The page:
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When answering this question, you have to remember the difference between a nation and a state in political science terminology. A nation is not a country -- it is a group of people who identify with one another on ethnic grounds. And a state is not a subset of a country (like Wisconsin or Washington). It is, instead, an actual whole country.
So, using these definitions, a multinational state is a country that has citizens of many different ethnic groups. These ethnic groups would see themselves as fundamentally different from other groups within their same country. The Soviet Union was a great example of this because it encompassed many different nations (Uzbeks, Kazakhs, Ukrainians, Russians, etc).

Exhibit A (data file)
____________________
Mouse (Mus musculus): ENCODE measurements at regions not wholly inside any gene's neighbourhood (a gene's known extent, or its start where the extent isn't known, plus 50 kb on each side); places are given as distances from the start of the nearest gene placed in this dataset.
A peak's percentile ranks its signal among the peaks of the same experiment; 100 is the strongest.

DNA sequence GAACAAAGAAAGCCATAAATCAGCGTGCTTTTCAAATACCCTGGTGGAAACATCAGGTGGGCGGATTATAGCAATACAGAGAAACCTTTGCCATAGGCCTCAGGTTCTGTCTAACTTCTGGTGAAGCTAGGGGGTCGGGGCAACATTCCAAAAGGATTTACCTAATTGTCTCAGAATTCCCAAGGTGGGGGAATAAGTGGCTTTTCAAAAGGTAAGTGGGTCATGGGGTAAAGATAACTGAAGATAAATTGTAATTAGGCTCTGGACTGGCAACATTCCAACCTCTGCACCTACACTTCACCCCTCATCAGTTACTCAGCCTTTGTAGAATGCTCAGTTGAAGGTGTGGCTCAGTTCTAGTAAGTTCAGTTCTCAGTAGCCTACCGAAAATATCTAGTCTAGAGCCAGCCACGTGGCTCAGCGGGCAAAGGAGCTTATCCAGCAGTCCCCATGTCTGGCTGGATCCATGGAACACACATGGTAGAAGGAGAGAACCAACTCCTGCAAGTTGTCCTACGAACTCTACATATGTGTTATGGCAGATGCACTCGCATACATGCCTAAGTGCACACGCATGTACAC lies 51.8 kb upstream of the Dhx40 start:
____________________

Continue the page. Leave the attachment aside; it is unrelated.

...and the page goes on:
A nation-state, by contrast, is one where the country has only one ethnic group. Perhaps the clearest example of such a state today would be Japan since only ethnic Japanese are considered to truly be full citizens of that country.
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